The product is an industrially or hand-made object, including parts intended for assembly into a complex product, or a graphic symbol (such as a pictogram), typographic typefaces (script or lettering in the sense of a concrete set of alphanumeric characters that are usually exploited through printing) except for computer programmes. Graphics alone, without being applied to a concrete product cannot be considered an industrial design.  

The protection period of a registered industrial design lasts 5 years. The Office can prolong the validity period up to five times (total duration 25 years) upon the owner´s request.

  • Act No. 207/2000 Coll., on Protection of Industrial Designs
  • Decree No. 550/1990 Coll., on the Procedure in Matters of Inventions and Industrial Design
  • Act No. 634/2004 Coll., on Administrative Fees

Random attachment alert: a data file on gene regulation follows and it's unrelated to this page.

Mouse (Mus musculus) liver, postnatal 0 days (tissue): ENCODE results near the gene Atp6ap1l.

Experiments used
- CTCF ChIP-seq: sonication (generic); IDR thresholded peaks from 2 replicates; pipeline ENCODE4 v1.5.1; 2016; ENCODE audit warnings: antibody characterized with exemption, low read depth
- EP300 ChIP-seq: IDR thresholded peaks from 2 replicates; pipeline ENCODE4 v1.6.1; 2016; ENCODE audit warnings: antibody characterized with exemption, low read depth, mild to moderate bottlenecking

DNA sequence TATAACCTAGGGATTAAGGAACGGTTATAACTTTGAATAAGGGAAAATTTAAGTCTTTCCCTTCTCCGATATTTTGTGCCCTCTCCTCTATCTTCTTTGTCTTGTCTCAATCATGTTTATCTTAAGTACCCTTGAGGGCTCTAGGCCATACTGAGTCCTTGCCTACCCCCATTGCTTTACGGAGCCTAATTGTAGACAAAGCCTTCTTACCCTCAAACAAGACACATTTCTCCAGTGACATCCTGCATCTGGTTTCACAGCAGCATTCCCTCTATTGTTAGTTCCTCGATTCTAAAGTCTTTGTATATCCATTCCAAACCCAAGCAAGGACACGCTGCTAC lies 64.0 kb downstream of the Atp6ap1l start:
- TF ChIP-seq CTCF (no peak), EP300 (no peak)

What are the geographical indication and appellation of origin?

Appellation of origin is the name of a region, a specific place or a country used for goods whose quality or other characteristics are essentially or exclusively given by a particular geographical environment and whose processing, production and preparation takes place in a delimited region.

Protected geographical indication is the name of a region used for products originating in that region, provided a certain quality, reputation or other characteristics and whose production or preparation takes place in a delimited geographical region.

  • Act. No. 452/2001 Coll., on the Protection of Appellations of Origin and Geographical Indications;
  • Decree of Ministry of Agriculture No. 243/2002 Coll., implementing the Act on the Protection of Appellations of Origin and Geographical Indications;
  • Act No. 634/2004 Coll., on Administrative Fees.

Registration of the Industrial Property

The Industrial Property Office receives and proceeds the applications for the registration of industrial property rights in-line with local and international legislation and regulations. Power of Attorney and Priority Documents must accompany each application where applicable together with the respective administrative fees.